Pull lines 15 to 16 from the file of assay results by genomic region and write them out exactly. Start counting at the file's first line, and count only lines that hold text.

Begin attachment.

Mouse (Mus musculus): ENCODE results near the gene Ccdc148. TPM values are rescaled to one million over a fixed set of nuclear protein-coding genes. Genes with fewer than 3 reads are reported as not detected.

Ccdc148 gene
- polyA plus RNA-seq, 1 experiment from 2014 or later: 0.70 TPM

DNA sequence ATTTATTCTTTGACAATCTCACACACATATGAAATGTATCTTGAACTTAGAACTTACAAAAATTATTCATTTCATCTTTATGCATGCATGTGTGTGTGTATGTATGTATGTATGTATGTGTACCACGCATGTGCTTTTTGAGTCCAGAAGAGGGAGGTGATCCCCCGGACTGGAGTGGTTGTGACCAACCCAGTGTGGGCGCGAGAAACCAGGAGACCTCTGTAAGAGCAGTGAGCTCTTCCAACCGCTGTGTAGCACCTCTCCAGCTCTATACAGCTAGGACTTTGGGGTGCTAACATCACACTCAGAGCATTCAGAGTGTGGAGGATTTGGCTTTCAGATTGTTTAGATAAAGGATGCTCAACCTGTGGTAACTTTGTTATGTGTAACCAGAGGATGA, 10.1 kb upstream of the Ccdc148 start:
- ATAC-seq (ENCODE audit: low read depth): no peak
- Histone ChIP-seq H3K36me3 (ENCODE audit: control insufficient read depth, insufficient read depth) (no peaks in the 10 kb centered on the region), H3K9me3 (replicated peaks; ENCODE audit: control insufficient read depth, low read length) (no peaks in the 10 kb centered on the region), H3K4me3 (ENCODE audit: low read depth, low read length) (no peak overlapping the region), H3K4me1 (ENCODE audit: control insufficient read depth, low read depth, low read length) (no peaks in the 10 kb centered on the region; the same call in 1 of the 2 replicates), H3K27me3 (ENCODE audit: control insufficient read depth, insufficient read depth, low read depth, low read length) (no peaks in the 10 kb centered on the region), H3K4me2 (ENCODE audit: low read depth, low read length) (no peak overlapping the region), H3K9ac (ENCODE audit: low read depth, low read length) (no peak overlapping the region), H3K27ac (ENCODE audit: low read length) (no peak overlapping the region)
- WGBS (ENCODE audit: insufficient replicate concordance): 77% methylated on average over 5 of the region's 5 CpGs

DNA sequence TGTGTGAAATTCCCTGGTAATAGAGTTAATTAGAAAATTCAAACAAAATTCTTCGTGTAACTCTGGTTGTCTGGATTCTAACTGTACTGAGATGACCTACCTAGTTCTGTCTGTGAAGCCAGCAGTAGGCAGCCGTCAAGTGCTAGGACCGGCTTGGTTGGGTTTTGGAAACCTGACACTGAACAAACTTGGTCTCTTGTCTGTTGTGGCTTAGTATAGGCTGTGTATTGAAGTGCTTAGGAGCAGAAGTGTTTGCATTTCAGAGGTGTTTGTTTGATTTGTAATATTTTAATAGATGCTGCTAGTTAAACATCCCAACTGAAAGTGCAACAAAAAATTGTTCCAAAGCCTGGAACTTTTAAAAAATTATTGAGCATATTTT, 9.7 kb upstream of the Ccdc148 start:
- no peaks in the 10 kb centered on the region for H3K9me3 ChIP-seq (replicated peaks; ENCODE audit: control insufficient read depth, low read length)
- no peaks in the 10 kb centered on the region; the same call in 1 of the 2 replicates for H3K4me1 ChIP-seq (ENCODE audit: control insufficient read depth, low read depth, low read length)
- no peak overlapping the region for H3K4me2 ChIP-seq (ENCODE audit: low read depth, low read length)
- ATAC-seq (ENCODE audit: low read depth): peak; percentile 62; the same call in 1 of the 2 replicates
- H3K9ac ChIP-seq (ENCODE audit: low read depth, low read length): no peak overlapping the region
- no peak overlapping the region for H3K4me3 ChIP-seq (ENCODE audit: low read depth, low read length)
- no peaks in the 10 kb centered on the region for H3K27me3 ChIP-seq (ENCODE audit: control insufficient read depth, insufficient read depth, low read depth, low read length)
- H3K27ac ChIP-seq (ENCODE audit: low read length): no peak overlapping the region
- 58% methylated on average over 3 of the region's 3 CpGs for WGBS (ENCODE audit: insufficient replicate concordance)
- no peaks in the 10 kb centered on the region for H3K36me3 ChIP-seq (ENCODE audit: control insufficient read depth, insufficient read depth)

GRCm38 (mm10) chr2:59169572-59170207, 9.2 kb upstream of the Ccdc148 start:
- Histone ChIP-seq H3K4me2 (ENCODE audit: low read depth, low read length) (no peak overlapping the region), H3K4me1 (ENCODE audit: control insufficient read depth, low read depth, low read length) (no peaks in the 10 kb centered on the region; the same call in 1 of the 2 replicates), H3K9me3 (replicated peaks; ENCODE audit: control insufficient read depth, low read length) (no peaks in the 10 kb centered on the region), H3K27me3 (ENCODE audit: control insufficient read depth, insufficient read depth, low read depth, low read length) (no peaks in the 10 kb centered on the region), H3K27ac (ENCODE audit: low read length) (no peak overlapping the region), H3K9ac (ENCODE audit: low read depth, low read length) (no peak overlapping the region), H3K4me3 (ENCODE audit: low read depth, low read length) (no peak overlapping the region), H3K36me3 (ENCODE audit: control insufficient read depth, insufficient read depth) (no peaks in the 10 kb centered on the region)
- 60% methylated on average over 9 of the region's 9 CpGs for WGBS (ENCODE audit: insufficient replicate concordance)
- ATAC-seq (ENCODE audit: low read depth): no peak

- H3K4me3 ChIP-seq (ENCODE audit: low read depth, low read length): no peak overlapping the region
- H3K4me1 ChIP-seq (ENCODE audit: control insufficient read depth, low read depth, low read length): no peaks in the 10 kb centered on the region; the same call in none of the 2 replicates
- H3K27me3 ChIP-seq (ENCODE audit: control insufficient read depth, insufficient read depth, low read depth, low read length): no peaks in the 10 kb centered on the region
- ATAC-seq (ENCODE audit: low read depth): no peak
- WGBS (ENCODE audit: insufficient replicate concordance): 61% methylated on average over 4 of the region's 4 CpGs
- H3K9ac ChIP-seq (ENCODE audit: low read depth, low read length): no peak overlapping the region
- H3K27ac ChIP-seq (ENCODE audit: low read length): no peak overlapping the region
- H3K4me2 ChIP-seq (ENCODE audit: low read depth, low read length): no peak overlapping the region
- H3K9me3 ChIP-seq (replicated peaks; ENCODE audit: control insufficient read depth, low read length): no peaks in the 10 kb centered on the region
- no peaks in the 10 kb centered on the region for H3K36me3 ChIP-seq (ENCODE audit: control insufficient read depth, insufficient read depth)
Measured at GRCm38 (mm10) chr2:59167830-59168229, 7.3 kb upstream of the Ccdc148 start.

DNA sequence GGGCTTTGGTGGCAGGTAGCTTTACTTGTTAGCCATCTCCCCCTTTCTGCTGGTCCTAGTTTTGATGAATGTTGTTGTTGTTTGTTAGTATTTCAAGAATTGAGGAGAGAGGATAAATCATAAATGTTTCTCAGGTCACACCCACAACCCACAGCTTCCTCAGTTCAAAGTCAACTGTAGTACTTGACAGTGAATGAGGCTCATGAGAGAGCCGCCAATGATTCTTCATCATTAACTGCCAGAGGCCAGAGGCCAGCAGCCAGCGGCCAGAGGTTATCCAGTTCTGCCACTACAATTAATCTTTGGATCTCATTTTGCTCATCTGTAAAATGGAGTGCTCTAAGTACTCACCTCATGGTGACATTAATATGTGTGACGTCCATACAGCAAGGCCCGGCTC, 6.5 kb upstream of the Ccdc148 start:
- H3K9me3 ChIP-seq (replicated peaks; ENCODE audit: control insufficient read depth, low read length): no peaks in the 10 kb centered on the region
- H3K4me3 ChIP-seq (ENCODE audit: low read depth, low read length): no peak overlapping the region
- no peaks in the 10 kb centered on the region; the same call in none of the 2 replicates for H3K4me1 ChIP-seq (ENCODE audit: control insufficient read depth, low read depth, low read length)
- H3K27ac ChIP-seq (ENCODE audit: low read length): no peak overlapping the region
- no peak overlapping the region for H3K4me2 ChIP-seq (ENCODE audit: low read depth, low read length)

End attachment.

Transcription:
- no peaks in the 10 kb centered on the region for H3K27me3 ChIP-seq (ENCODE audit: control insufficient read depth, insufficient read depth, low read depth, low read length)
- H3K27ac ChIP-seq (ENCODE audit: low read length): no peak overlapping the region